Structure-activity relationship between anthracycline-induced differentiation and inhibition of glycoprotein synthesis in fried erythroleukemia cells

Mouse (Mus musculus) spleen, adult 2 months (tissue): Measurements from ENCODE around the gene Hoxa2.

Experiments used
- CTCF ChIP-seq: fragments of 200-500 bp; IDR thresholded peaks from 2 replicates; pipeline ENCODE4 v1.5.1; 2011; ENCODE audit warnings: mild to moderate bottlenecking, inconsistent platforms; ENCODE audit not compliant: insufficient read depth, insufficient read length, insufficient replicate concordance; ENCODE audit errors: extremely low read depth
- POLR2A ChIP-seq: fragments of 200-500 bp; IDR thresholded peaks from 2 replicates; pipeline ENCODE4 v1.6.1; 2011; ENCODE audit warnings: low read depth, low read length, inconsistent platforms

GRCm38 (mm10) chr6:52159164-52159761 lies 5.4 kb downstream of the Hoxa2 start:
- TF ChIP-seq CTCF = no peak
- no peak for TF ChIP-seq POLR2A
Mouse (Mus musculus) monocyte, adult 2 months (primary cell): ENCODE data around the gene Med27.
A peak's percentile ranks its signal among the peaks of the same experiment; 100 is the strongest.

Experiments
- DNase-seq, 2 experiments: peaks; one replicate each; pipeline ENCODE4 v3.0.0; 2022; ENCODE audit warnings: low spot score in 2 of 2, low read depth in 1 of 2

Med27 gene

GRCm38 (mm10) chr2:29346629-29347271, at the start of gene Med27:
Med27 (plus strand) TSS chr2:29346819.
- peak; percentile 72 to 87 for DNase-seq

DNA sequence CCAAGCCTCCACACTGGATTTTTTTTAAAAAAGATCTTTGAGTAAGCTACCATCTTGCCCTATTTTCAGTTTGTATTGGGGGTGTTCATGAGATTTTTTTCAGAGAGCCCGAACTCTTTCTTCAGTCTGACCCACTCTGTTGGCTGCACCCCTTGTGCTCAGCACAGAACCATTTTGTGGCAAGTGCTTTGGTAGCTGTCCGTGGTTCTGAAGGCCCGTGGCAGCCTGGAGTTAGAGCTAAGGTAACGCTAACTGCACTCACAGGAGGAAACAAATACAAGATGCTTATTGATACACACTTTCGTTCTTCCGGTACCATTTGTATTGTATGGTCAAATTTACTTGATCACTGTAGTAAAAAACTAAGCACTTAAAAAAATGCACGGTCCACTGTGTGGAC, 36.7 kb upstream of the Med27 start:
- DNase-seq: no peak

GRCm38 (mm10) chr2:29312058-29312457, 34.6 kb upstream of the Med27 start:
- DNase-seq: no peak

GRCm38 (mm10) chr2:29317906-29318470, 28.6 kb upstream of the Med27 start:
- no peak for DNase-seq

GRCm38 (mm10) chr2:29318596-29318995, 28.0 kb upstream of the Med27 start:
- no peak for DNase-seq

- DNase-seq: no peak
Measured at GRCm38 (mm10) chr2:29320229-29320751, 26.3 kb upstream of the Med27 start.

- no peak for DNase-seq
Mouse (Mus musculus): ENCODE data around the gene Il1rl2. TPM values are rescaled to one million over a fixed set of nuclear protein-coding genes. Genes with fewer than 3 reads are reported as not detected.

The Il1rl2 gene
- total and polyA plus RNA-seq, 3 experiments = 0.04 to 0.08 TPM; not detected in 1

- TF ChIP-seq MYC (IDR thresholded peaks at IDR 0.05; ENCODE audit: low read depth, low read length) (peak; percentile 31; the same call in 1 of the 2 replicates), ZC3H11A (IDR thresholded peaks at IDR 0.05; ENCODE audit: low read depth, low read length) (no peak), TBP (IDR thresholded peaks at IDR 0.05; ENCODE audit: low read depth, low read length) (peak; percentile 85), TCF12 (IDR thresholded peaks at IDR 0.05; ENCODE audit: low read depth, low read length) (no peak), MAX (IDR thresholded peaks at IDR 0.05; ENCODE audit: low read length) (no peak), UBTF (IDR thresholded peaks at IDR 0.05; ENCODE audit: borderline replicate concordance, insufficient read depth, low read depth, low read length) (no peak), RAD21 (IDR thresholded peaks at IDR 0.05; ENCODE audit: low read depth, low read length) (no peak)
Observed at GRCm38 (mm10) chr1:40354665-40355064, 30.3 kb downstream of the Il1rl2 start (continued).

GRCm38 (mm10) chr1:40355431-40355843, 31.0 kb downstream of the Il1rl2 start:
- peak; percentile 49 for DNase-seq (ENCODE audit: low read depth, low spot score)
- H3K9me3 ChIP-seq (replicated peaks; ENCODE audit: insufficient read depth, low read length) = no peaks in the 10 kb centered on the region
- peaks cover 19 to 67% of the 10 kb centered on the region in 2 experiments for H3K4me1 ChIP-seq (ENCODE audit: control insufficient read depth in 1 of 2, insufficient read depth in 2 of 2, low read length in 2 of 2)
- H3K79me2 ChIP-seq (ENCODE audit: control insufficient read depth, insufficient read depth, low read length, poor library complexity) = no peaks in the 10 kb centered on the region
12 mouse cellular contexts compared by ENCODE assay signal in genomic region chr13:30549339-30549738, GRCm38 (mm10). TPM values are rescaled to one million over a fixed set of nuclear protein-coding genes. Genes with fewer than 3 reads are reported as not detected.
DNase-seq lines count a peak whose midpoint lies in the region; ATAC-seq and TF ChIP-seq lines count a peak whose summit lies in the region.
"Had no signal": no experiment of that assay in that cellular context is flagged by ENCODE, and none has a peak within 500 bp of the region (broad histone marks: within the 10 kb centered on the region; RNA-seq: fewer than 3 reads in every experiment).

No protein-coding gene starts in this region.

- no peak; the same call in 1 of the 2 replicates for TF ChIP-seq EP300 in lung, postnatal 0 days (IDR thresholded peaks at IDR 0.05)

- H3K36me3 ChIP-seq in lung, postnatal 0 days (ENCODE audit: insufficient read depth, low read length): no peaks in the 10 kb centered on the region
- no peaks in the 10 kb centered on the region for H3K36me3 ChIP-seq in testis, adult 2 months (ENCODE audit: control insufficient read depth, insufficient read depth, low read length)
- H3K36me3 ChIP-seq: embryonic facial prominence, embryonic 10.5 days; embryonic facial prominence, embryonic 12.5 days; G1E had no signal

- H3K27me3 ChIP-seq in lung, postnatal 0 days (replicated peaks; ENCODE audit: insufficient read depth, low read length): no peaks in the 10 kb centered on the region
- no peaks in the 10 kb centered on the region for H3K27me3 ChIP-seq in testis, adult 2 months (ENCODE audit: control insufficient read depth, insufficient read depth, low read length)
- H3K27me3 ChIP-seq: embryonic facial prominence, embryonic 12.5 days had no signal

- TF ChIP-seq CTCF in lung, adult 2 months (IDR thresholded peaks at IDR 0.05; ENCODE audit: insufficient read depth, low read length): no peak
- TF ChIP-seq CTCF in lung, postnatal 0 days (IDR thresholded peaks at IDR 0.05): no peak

The effect of adriamycin, daunomycin, N, N-dimethyladriamycin, N, N-dimethyldaunomycin, pyrromycin, marcellomycin, and aclacinomycin A on erythroid differentiation and glycoprotein synthesis in Friend erythroleukemia cells, clone F4-6 was investigated. Whereas N-dimethylated natural anthracyclines, pyrromycin, marcellomycin, and aclacinomycin A stimulated erythroid differentiation this was not seen with adriamycin, daunomycin and their N-dimethylated derivatives. The incorporation of 3H-mannose in glycoprotein was inhibited by the N-alkylated natural anthracyclines at a concentration at which they induced erythroid differentiation. N, N-Dimethyladriamycin and N, N-dimethyldaunomycin only inhibited 3H-mannose incorporation into glycoprotein at cytotoxic concentrations. However, adriamycin and daunomycin did not inhibit glycoprotein synthesis, even at high cytotoxic concentrations. Aclacinomycin A decreased the incorporation of 3H-mannose into proteins earlier than the incorporation into dolichol-linked oligosaccharide intermediates. Tunicamycin, a specific inhibitor of glycoprotein synthesis, failed to stimulate differentiation in Friend erythroleukemia cells. These results indicate a structure-specific induction of the differentiation and inhibition of glycoprotein synthesis in Friend cells by N-alkylated anthracyclines. The inhibition of glycoprotein synthesis may be involved in the induction of differentiation by N-alkylated anthracyclines, but it cannot be the only target for the differentiation-inducing effect of these substances.